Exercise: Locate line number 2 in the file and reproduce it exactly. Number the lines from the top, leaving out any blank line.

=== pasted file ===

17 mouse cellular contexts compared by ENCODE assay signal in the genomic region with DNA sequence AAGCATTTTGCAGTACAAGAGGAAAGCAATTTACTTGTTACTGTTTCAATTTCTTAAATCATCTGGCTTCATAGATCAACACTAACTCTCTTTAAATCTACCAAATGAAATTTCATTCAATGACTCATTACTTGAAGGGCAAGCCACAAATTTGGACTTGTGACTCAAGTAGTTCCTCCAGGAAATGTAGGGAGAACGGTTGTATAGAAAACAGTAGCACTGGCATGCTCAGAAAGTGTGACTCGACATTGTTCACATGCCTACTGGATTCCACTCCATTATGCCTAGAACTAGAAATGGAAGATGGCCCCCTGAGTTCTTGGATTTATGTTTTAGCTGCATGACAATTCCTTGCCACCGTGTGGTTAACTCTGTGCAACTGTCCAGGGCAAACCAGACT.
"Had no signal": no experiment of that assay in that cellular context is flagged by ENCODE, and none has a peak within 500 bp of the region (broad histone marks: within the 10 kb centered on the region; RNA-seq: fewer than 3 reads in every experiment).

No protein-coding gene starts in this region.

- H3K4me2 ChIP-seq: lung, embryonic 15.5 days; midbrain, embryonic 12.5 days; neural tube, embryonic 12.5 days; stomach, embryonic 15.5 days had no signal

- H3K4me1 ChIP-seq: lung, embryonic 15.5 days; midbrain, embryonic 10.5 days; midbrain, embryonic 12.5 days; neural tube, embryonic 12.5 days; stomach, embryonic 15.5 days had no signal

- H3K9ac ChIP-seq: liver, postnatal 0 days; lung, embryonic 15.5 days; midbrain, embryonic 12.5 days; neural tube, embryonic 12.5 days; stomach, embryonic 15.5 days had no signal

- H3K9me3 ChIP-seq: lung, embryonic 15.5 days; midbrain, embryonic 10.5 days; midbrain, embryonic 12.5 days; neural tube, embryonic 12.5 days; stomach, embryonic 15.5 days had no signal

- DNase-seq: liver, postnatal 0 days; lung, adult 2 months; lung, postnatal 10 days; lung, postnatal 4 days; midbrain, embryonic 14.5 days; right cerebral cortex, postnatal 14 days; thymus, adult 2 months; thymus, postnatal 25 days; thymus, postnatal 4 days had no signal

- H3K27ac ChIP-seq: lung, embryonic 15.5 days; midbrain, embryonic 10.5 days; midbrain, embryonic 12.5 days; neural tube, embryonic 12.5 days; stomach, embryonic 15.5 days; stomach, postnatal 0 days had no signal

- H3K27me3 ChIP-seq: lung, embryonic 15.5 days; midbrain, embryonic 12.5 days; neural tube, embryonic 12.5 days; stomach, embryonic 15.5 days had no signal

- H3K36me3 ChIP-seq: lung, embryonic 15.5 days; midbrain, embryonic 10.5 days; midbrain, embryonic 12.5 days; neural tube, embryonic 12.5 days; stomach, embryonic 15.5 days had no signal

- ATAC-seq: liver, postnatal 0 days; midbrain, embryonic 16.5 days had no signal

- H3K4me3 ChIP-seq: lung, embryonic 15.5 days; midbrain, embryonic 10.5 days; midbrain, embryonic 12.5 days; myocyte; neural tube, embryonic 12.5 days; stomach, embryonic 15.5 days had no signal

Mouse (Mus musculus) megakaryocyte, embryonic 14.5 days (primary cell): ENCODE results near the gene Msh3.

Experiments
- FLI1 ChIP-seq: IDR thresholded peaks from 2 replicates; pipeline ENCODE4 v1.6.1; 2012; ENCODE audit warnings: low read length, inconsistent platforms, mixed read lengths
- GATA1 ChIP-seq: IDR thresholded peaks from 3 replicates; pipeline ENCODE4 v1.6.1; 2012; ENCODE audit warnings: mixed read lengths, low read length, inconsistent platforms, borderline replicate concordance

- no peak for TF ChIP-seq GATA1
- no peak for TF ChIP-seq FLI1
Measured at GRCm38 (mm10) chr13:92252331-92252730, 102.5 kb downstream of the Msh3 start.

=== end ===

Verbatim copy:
"Had no signal": no experiment of that assay in that cellular context is flagged by ENCODE, and none has a peak within 500 bp of the region (broad histone marks: within the 10 kb centered on the region; RNA-seq: fewer than 3 reads in every experiment).